In general, the photo detector sees the illuminated bottle bottom through the rotating reticle whereby the opaque portions thereof serve as position variable light stops to block at any instant light from a portion of the illuminated iield from reaching the photocell. If a portion of a large dirt patch is seen by the cell, while another portion thereof is not seen by the cell, the rotation of the reticle may not or very little change the total light intensity as received by the photocell. As a portion of that patch gradually enters the viewing range, another portion may become gradually covered by an opaque reticle spoke so that the overall light intensity received by the cell varies very little.

Another situation arises in which, for example, two small particles are arranged so that one, as seen by the photocell, is covered at a particular instant by an opaque portion of the reticle, while another particle is seen directly through a transparent portion of the reticle. Shortly thereafter the situation may be reversed again, resulting in no significant change in illumination intensity. The

Patented Mar. 10, 1970 probability of occurrence can be reduced by selecting a reticle with a large number of opaque translucent sectors. However, such a selection decreases the sensitivity of a system in regard to a detection of a large patch as described. It is the principal object of the invention to eliminate these above-described self-canceling effects resulting from large particles, or from particular positions of small particles.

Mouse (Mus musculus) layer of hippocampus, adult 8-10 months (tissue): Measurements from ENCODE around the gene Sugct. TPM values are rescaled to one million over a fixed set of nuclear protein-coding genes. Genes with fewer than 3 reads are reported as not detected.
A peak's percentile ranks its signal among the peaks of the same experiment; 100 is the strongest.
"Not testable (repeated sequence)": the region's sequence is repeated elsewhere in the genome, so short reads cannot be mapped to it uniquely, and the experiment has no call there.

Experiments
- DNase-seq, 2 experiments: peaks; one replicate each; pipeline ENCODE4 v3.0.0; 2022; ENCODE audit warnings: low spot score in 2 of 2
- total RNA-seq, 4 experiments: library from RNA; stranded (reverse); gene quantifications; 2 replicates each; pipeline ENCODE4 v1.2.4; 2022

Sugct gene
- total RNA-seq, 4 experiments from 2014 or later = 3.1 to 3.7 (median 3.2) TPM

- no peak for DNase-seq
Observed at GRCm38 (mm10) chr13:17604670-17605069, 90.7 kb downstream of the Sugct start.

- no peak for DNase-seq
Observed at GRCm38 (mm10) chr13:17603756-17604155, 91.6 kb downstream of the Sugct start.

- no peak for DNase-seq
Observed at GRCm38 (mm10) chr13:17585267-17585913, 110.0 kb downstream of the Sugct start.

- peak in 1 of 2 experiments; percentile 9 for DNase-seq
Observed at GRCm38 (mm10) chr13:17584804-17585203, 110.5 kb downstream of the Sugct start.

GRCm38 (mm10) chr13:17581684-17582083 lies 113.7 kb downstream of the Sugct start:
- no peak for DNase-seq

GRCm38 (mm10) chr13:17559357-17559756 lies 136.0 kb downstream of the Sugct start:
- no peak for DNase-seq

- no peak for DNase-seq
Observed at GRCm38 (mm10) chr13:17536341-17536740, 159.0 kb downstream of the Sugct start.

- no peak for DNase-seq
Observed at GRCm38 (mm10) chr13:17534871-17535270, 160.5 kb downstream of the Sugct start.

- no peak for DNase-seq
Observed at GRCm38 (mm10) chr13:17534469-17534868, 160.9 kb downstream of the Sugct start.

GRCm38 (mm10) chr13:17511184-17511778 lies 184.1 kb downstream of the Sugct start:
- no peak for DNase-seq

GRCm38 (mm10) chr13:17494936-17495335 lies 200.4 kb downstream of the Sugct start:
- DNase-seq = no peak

The system, in accordance with the invention, is constructed to operate with a reticle where the opaque area or areas of the reticle differ in size essentially from the remaining transparent area or areas thereof. To state it differently, the ratio between opaque and transparent portions diiiers materially from unity, preferably by one order of magnitude. For example, a reticle can be a transparent disk with a small opaque, radially extending bar, or it can be an opaque disk with a small radially extending translucent or transparent bar. The reticle rotates in the light path between the inspection field and photoelectric detection means. The dimensions are so chosen that the total inspection field, e.g., the entire bottle bottom is inspected through the reticle solely by its rotation. In other words, a point of the transparent portion through which the photoelectric detector sees the inspection eld and being farthest from the axis of rotation of the reticle outlines the total inspection iield, there being no additional nutation involved. The photoelectric detector is comprised of a plurality of detector elements concentrically arranged with reference to the axis of rotation of the reticle.